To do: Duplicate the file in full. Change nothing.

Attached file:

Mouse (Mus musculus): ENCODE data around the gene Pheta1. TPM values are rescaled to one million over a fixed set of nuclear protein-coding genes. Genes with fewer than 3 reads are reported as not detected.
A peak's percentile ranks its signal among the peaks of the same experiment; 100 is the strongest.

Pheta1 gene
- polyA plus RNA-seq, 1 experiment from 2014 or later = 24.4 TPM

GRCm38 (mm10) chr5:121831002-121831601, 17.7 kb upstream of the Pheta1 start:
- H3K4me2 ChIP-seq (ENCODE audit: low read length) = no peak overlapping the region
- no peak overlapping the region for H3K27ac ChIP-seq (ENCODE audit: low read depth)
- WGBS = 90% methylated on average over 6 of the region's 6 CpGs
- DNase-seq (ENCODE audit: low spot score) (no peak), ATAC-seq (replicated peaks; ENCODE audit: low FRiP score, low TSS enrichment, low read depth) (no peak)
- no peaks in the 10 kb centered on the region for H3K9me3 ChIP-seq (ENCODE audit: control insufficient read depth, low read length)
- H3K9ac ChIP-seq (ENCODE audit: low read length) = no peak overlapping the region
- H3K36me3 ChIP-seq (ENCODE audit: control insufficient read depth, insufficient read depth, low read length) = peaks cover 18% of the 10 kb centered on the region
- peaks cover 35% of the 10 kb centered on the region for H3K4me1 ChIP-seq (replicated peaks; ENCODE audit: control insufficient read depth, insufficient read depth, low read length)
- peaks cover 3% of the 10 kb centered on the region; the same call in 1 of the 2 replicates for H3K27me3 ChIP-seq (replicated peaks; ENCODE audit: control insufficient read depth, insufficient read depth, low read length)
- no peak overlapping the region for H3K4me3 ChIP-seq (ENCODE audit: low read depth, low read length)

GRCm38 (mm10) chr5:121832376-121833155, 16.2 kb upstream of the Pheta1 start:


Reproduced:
Mouse (Mus musculus): ENCODE data around the gene Pheta1. TPM values are rescaled to one million over a fixed set of nuclear protein-coding genes. Genes with fewer than 3 reads are reported as not detected.
A peak's percentile ranks its signal among the peaks of the same experiment; 100 is the strongest.

Pheta1 gene
- polyA plus RNA-seq, 1 experiment from 2014 or later = 24.4 TPM

GRCm38 (mm10) chr5:121831002-121831601, 17.7 kb upstream of the Pheta1 start:
- H3K4me2 ChIP-seq (ENCODE audit: low read length) = no peak overlapping the region
- no peak overlapping the region for H3K27ac ChIP-seq (ENCODE audit: low read depth)
- WGBS = 90% methylated on average over 6 of the region's 6 CpGs
- DNase-seq (ENCODE audit: low spot score) (no peak), ATAC-seq (replicated peaks; ENCODE audit: low FRiP score, low TSS enrichment, low read depth) (no peak)
- no peaks in the 10 kb centered on the region for H3K9me3 ChIP-seq (ENCODE audit: control insufficient read depth, low read length)
- H3K9ac ChIP-seq (ENCODE audit: low read length) = no peak overlapping the region
- H3K36me3 ChIP-seq (ENCODE audit: control insufficient read depth, insufficient read depth, low read length) = peaks cover 18% of the 10 kb centered on the region
- peaks cover 35% of the 10 kb centered on the region for H3K4me1 ChIP-seq (replicated peaks; ENCODE audit: control insufficient read depth, insufficient read depth, low read length)
- peaks cover 3% of the 10 kb centered on the region; the same call in 1 of the 2 replicates for H3K27me3 ChIP-seq (replicated peaks; ENCODE audit: control insufficient read depth, insufficient read depth, low read length)
- no peak overlapping the region for H3K4me3 ChIP-seq (ENCODE audit: low read depth, low read length)

GRCm38 (mm10) chr5:121832376-121833155, 16.2 kb upstream of the Pheta1 start: